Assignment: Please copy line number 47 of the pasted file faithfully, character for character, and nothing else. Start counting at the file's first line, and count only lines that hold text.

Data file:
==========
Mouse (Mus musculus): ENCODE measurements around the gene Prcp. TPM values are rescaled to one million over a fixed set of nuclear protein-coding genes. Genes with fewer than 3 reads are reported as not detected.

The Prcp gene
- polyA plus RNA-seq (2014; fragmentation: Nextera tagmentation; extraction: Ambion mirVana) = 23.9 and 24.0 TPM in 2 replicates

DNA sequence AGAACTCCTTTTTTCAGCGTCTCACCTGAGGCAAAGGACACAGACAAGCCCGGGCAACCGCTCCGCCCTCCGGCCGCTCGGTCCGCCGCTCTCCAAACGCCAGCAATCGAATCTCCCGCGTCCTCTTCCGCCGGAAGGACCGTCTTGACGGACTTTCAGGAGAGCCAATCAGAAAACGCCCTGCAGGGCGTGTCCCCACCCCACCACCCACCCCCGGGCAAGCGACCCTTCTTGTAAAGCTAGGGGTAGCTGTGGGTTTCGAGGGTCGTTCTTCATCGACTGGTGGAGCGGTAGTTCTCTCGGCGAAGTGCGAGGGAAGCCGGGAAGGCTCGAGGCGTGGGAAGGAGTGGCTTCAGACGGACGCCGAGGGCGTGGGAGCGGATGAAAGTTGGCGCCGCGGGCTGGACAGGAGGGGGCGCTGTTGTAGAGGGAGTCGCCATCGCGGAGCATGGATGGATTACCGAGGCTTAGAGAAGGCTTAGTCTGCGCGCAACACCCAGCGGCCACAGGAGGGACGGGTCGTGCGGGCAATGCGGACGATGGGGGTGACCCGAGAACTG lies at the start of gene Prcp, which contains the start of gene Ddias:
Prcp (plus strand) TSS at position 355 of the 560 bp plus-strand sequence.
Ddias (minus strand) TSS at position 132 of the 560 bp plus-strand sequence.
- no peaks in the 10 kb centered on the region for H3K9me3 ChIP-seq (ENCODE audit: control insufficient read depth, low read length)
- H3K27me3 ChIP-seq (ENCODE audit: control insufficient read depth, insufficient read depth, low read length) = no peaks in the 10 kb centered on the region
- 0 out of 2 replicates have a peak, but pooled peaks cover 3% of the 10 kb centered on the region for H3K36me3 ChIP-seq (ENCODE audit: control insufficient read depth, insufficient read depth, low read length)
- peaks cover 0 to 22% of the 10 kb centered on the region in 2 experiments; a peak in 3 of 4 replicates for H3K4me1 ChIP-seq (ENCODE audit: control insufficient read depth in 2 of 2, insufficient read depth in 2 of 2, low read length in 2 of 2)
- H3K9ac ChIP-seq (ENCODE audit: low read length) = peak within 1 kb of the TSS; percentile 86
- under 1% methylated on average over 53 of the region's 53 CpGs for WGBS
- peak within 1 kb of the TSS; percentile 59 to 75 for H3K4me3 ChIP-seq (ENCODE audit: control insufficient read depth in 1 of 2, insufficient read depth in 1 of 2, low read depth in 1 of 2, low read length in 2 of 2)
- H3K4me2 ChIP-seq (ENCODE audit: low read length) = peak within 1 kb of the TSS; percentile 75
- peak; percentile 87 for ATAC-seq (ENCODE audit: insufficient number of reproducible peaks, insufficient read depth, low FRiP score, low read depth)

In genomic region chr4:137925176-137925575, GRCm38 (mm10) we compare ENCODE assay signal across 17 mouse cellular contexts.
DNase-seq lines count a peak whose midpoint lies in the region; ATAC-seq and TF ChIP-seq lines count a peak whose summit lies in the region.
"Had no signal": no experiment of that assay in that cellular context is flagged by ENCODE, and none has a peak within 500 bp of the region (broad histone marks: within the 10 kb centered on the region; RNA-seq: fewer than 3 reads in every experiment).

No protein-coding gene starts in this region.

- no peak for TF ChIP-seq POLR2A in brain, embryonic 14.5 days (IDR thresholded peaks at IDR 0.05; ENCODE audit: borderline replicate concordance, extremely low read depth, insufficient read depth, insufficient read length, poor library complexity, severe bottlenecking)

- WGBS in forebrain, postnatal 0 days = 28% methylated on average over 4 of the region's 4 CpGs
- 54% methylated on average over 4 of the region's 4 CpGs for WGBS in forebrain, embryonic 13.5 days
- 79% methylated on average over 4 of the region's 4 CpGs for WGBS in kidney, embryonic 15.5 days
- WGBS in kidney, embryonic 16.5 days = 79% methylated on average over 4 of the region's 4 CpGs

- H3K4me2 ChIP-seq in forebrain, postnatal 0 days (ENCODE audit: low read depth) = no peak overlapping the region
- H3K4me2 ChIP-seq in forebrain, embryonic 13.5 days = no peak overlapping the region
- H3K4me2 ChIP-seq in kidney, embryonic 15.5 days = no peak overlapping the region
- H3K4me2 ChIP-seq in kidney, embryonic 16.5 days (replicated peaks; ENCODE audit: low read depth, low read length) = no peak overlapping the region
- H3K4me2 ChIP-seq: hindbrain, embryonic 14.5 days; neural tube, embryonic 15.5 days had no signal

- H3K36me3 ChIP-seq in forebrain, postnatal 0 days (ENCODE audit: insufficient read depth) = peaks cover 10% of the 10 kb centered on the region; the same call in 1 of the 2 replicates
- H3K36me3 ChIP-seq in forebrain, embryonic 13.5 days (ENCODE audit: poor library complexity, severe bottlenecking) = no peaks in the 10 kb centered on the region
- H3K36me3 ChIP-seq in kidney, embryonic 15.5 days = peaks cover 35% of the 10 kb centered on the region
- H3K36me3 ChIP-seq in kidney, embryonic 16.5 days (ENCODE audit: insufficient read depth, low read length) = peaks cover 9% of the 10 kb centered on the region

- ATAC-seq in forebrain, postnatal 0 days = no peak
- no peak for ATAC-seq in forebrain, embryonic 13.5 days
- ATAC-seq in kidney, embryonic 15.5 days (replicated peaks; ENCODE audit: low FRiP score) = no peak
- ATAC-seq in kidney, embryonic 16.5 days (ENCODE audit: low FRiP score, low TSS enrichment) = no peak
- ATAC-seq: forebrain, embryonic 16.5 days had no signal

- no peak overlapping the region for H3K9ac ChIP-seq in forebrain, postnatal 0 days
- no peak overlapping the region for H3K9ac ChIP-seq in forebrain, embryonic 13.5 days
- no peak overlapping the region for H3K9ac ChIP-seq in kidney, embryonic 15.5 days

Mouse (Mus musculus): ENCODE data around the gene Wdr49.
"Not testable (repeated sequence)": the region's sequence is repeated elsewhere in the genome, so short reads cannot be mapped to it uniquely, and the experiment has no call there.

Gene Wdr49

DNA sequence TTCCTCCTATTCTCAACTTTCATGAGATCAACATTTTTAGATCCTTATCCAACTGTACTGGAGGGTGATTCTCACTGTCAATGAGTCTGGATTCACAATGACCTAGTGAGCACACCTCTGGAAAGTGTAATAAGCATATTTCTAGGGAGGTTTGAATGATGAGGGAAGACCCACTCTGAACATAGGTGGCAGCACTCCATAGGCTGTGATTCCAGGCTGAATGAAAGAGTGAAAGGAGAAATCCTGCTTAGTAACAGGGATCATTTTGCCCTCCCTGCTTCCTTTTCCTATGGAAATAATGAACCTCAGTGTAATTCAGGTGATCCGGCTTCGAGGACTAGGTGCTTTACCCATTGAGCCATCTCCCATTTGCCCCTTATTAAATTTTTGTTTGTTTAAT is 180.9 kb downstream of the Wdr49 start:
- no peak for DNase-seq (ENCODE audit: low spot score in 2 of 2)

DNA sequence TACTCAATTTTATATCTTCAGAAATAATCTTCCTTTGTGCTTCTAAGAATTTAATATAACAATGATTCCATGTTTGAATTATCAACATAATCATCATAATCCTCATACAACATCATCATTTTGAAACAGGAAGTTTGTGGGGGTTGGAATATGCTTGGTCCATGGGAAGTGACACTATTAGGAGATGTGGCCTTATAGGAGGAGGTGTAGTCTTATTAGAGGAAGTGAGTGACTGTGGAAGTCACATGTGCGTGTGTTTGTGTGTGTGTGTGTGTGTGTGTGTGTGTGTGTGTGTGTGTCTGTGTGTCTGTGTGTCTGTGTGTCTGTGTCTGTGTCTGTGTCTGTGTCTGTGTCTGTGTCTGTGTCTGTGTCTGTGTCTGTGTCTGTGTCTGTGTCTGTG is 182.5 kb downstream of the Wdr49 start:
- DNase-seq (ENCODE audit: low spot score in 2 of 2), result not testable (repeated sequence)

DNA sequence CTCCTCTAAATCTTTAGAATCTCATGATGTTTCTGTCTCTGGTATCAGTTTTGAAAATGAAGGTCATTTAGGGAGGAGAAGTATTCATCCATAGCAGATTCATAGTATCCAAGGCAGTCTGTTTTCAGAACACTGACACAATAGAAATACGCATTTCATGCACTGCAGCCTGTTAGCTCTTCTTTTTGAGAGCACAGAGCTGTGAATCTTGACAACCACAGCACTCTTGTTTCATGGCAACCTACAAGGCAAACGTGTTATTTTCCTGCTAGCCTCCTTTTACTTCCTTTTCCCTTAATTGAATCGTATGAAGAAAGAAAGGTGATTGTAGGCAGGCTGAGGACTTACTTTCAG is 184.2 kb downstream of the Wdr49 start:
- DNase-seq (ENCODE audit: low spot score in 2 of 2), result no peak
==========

DNA sequence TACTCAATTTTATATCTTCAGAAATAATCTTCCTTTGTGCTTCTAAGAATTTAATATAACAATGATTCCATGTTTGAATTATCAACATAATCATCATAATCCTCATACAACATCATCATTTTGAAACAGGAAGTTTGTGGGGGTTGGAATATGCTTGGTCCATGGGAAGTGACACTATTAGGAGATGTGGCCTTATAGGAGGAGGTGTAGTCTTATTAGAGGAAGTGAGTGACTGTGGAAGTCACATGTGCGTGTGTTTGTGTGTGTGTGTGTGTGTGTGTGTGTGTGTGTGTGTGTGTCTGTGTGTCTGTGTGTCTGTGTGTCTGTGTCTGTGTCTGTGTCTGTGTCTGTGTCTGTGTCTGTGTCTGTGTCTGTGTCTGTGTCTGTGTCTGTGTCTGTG is 182.5 kb downstream of the Wdr49 start: